Make sure you send your email from the same email address each time or you have basically wasted your efforts in getting whitelisted. If your message happens to make it to the end user and he/she does not recognize the email address you’ve sent your email from because you are using a different account you could have a problem. The user might report your message as spam to their ISP or to an organization such as Spam Cop and then you run the risk of being blacklisted. Getting yourself off of a blacklist is a topic for another newsletter.
Using too many bad words will trigger spam filters! – There are many terms that people use on a daily basis and in their marketing materials that can trigger spam filters. The last thing you want to do is use a series of words or phrases that result in your email being blocked or dumped in a junk mail folder.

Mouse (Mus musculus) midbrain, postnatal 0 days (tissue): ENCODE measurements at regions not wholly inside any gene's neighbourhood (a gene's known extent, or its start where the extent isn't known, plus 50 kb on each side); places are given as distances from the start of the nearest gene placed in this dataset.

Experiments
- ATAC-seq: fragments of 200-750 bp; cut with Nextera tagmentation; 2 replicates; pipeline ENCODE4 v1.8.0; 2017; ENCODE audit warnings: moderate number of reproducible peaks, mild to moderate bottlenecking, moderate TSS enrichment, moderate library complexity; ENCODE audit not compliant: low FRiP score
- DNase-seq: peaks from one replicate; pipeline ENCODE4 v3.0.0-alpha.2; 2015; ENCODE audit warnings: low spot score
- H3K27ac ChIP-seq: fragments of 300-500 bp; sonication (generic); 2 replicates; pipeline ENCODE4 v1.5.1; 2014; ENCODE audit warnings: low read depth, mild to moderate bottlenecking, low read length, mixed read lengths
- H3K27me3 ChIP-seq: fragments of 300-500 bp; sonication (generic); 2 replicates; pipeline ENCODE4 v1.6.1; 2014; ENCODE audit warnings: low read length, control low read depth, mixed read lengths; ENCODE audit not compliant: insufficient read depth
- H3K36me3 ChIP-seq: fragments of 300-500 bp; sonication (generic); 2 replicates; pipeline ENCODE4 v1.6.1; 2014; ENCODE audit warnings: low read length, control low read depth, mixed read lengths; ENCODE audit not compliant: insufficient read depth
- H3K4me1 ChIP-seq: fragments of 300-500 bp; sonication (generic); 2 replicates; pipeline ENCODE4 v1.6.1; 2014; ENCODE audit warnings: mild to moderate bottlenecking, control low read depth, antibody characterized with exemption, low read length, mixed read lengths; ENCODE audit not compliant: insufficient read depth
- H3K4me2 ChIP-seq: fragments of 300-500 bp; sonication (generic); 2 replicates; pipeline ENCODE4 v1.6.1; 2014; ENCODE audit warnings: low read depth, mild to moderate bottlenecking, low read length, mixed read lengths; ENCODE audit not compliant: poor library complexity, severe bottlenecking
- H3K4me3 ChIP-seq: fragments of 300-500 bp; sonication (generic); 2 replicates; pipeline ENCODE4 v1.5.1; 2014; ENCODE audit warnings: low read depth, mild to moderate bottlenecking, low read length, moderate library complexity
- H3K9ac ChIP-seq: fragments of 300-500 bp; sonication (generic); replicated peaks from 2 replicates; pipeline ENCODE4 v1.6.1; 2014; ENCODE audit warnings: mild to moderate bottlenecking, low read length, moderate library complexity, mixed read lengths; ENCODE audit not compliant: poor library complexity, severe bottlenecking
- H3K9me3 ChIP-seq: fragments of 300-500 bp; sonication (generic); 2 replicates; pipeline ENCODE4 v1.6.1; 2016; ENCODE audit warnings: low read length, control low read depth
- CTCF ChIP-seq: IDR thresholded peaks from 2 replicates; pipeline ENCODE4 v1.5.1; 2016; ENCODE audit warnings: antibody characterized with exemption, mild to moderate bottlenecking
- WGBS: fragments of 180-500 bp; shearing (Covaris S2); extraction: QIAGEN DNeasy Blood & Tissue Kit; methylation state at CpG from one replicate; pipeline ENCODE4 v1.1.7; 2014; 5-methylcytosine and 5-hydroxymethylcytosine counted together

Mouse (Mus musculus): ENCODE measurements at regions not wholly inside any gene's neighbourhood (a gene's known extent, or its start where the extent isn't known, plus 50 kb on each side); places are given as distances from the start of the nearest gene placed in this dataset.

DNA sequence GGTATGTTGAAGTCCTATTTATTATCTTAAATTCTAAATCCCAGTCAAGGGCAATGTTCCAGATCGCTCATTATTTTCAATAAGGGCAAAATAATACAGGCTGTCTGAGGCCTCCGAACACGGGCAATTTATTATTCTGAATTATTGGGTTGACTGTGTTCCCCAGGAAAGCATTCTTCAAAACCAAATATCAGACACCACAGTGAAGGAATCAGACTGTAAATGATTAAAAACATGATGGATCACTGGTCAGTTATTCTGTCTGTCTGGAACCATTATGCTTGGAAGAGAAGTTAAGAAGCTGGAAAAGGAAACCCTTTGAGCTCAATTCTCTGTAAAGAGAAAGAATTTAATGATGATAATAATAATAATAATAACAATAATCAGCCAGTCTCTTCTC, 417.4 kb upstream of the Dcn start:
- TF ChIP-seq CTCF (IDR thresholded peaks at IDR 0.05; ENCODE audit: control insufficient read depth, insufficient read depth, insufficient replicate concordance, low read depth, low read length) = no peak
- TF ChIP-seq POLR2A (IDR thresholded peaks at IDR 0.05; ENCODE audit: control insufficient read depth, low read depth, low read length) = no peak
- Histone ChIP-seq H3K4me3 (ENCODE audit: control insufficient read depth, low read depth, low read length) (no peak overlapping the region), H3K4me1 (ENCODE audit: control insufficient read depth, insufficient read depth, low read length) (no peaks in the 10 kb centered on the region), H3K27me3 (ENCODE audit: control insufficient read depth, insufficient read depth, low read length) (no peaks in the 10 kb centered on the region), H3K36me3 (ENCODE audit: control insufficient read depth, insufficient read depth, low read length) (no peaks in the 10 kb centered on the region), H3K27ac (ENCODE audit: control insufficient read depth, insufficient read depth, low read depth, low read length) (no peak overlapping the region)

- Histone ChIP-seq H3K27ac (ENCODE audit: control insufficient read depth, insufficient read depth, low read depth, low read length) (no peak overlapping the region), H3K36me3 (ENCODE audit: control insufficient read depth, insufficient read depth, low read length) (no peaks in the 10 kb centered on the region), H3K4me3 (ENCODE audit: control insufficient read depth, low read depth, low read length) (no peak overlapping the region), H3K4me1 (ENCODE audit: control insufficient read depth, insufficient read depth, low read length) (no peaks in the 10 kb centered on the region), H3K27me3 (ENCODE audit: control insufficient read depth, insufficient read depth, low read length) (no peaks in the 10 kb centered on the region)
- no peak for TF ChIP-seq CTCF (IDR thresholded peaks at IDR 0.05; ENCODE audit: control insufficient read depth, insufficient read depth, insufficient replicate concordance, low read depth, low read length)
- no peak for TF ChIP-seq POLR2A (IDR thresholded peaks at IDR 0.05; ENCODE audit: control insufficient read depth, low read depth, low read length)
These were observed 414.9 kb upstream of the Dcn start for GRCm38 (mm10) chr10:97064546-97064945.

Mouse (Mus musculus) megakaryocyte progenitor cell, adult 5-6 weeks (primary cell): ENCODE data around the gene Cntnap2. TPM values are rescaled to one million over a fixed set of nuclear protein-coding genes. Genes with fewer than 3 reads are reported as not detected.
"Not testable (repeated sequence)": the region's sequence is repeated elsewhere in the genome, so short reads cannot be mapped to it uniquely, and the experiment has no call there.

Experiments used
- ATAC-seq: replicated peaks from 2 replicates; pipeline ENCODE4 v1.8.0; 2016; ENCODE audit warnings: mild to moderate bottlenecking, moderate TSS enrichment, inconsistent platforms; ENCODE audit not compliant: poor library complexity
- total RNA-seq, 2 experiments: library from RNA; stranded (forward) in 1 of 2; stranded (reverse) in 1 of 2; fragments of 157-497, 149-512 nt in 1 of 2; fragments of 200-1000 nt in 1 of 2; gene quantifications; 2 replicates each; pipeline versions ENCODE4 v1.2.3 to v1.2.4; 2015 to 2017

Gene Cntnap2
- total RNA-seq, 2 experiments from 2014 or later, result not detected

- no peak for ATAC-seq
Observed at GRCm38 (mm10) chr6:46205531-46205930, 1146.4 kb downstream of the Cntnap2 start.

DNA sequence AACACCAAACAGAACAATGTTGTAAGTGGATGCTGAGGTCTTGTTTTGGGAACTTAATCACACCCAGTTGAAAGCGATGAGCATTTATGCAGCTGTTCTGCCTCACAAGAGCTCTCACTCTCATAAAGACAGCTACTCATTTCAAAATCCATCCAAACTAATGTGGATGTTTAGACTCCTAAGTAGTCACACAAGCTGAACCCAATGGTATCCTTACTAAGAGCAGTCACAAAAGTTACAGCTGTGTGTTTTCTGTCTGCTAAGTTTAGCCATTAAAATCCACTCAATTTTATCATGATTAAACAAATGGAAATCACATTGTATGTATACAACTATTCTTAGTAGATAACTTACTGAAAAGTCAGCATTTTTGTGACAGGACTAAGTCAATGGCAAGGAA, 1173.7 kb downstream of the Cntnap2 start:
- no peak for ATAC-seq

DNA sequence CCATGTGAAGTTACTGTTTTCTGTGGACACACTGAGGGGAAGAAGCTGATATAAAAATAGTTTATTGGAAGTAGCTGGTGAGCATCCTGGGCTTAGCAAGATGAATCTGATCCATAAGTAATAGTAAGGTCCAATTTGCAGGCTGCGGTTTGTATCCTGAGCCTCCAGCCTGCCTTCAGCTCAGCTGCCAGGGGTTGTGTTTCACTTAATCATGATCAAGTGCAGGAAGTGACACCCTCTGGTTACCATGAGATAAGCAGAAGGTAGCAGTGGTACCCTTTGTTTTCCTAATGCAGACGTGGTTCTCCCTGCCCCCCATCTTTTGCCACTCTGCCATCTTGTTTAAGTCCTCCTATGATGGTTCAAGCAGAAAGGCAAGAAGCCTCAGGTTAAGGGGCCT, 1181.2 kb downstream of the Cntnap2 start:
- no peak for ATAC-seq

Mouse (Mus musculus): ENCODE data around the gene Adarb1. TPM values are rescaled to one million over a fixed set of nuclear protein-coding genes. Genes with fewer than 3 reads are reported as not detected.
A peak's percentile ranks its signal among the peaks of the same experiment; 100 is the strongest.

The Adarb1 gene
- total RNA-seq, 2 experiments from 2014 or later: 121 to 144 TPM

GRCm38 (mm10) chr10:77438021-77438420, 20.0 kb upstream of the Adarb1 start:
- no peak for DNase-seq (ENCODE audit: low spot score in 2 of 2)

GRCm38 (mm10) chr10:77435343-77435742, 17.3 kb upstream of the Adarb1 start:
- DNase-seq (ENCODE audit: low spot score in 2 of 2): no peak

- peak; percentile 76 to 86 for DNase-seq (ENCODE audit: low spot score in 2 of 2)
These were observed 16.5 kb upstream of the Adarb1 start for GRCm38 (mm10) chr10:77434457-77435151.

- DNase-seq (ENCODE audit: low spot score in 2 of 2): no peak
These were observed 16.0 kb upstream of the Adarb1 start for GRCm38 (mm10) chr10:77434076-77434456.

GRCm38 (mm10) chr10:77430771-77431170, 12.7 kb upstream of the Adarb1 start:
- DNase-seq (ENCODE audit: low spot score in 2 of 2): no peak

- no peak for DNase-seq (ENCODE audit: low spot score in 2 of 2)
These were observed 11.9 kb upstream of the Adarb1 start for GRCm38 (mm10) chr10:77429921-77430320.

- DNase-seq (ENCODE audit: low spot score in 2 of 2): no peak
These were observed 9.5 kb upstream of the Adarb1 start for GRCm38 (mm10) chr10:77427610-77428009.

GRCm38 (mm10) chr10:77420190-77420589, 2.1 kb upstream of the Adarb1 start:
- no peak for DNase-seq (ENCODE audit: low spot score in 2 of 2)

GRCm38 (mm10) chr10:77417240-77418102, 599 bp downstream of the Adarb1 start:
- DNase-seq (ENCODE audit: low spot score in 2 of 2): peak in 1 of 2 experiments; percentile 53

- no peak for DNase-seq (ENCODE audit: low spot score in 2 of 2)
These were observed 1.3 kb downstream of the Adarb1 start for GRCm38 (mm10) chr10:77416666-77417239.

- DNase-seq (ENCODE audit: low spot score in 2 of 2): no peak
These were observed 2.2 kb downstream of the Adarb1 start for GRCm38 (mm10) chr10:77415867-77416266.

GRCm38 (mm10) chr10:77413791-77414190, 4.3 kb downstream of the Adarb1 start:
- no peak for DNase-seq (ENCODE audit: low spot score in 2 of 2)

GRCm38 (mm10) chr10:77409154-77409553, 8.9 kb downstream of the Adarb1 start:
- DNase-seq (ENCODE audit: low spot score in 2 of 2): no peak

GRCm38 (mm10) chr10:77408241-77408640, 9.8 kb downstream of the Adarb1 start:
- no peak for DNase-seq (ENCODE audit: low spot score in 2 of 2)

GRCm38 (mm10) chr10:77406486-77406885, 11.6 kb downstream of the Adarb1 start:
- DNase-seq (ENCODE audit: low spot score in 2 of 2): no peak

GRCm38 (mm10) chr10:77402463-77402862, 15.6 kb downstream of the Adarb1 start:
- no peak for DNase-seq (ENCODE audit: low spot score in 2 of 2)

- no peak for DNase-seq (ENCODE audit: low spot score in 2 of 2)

Just using one word or phrase is not likely to get your messages blocked, unless it is considered extremely bad. Phrases such as “reverse aging” and “compare rates” are two such phrases that rank high on the point scale. “Removes wrinkles” racks up over 4 points according to the SpamAssassin mail filter. Considering all it takes on average is 5 points to get filtered, a single phrases equating over 4 points is bad.
Trigger words can appear in the subject line of a message, in the body of the message, and in the “To:” email address field. Here is a small sample of common spam trigger words:
Filter Words in the Subject Line
Filter Words in the Message Body
“To” Email Address Begins With